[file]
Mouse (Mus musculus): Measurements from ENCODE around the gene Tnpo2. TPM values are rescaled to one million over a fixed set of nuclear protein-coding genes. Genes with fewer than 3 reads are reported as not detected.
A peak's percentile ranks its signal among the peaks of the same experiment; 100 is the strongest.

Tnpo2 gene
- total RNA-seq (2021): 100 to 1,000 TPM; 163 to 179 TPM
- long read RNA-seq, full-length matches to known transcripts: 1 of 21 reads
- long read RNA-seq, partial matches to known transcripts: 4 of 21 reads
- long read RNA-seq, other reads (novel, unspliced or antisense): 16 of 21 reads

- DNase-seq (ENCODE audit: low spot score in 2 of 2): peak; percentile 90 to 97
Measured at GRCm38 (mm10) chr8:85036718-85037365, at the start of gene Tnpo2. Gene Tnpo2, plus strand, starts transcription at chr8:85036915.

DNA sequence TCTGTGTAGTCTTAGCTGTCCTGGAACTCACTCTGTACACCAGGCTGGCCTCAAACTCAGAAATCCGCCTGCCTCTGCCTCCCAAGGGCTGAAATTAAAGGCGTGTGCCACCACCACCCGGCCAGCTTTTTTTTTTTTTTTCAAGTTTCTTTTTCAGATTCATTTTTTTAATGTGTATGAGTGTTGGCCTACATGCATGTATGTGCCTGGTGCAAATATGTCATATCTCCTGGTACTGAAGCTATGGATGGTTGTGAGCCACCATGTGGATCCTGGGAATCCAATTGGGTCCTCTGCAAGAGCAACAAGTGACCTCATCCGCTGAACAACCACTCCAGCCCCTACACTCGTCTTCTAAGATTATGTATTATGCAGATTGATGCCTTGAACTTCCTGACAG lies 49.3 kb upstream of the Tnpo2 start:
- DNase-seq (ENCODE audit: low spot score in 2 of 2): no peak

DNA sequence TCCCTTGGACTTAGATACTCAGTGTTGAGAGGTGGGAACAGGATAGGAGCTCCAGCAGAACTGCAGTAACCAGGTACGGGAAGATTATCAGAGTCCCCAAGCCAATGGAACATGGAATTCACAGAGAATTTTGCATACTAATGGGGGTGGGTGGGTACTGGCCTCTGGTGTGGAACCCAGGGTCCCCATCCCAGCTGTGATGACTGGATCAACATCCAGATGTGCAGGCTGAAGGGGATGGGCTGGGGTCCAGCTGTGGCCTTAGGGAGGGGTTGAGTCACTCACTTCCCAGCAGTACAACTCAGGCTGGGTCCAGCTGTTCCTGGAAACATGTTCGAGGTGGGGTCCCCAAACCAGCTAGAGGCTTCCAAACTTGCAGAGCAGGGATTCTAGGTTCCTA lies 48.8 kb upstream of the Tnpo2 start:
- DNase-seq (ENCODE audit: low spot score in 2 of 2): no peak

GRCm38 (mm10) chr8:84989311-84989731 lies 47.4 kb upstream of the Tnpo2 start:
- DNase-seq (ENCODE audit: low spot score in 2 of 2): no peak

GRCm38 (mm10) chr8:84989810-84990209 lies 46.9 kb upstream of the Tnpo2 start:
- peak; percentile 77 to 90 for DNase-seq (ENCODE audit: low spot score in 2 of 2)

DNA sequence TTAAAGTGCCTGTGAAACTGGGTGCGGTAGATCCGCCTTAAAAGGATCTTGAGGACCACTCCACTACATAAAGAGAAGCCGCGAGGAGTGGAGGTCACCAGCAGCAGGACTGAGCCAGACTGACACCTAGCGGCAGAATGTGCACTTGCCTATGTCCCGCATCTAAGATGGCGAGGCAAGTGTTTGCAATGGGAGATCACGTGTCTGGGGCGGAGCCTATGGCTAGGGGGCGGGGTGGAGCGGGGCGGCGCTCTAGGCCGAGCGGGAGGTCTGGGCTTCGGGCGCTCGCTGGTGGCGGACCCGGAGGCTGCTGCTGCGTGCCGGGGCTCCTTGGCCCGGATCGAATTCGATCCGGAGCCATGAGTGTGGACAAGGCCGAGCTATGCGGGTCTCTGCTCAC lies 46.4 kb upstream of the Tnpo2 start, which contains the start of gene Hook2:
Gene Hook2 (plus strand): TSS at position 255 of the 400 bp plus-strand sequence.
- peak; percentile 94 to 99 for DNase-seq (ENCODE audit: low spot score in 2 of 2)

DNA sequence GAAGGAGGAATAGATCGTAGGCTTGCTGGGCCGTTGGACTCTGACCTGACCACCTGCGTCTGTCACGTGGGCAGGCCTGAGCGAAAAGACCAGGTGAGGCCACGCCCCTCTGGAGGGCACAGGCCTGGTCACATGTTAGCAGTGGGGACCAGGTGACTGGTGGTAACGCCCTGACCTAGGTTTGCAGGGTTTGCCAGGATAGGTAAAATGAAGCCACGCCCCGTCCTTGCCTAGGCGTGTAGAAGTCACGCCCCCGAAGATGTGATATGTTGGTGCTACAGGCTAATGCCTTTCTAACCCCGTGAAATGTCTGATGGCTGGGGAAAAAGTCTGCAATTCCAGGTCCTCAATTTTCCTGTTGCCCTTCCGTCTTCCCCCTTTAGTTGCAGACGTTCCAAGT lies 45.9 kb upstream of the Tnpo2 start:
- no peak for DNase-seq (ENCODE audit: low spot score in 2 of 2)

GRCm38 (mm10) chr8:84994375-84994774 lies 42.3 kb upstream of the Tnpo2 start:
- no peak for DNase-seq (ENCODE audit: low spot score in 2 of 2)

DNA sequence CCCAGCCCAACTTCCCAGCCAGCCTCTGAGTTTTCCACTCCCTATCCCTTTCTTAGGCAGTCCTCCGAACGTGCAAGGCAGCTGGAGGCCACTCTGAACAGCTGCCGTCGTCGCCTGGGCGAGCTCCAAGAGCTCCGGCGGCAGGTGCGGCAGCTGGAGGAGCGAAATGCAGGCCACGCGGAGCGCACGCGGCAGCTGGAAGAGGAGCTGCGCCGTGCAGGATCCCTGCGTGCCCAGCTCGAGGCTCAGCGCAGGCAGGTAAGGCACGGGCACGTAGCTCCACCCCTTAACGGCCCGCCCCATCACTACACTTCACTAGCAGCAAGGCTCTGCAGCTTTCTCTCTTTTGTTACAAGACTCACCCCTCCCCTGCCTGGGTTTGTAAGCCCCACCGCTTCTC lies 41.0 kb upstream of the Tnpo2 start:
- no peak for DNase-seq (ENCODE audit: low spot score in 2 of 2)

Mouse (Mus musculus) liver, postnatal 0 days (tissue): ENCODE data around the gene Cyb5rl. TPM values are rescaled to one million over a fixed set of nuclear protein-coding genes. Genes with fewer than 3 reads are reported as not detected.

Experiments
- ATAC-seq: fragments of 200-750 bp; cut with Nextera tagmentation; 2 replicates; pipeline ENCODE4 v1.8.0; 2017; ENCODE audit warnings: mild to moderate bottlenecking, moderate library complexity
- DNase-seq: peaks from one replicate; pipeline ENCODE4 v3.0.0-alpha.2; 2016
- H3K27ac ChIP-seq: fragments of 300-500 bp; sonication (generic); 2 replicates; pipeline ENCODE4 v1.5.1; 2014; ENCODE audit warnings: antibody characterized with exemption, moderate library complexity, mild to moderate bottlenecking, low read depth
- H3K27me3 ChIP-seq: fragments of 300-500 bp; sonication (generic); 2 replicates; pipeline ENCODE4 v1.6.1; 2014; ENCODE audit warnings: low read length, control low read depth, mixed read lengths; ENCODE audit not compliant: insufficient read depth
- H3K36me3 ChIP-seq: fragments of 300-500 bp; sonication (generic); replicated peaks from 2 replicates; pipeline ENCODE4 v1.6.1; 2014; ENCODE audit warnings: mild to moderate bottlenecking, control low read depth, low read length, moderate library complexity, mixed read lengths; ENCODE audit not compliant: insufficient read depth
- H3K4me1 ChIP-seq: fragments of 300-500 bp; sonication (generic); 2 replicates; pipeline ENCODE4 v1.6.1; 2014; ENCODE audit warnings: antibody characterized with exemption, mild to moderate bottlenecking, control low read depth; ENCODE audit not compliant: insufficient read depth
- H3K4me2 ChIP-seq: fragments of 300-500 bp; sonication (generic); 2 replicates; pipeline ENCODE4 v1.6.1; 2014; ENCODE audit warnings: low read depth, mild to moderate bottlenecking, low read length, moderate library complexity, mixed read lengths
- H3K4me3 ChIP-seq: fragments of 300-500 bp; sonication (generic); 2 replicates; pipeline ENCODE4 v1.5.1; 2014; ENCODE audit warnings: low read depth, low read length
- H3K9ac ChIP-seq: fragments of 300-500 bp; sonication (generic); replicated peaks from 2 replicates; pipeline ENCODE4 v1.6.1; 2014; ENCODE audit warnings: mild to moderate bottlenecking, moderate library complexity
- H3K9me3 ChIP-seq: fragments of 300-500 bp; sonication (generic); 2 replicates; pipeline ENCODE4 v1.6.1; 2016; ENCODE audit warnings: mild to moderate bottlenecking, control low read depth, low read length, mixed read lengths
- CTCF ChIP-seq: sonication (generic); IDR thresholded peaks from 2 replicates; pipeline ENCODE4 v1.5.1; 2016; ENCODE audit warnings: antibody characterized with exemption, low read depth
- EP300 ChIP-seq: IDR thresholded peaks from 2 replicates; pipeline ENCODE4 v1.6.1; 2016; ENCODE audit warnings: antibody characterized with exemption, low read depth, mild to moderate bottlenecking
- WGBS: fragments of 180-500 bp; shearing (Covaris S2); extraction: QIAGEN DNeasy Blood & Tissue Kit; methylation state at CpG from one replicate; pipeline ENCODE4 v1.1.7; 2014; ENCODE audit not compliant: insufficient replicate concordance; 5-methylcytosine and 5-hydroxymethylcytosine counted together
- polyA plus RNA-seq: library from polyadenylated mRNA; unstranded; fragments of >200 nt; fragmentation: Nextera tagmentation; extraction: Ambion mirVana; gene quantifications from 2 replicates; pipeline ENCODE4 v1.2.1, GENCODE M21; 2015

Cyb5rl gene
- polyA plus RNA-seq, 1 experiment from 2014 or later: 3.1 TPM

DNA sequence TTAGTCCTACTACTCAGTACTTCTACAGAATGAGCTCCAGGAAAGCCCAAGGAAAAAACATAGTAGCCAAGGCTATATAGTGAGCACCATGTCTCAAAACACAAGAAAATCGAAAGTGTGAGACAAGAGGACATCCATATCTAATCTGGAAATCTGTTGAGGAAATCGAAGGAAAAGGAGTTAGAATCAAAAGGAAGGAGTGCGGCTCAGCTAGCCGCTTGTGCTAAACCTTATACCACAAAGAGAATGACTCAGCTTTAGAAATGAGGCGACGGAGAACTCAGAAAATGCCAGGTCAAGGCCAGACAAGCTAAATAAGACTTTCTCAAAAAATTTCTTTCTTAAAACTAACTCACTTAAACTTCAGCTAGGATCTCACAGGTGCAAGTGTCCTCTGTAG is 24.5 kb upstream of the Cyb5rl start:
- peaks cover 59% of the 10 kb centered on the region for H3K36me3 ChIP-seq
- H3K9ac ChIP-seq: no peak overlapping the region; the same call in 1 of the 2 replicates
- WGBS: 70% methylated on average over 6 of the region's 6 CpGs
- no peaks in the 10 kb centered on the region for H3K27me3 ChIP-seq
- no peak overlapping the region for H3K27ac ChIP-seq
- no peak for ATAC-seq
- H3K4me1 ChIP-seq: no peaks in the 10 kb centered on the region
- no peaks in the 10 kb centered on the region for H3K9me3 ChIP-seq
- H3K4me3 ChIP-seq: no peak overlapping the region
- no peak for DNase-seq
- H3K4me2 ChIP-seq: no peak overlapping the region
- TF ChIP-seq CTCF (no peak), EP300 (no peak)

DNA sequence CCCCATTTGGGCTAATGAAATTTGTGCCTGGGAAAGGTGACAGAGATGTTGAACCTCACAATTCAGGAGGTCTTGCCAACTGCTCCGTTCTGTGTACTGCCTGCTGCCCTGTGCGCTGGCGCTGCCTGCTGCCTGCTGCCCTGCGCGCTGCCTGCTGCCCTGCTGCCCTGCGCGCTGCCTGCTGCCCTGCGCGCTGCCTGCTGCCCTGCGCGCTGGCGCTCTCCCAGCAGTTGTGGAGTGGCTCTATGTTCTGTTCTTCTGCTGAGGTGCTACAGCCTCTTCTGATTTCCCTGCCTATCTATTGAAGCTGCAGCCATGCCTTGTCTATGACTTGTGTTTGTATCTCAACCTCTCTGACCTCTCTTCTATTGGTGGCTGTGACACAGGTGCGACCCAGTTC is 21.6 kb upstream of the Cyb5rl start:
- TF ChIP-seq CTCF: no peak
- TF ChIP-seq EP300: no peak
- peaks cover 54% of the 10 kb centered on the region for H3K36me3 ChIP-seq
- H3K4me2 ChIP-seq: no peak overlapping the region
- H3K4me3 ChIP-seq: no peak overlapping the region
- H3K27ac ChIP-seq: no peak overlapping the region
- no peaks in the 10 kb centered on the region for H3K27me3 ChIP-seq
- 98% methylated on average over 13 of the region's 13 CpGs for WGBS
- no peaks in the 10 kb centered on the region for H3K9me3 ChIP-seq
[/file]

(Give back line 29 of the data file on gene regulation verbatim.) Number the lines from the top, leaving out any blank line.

- ATAC-seq: fragments of 200-750 bp; cut with Nextera tagmentation; 2 replicates; pipeline ENCODE4 v1.8.0; 2017; ENCODE audit warnings: mild to moderate bottlenecking, moderate library complexity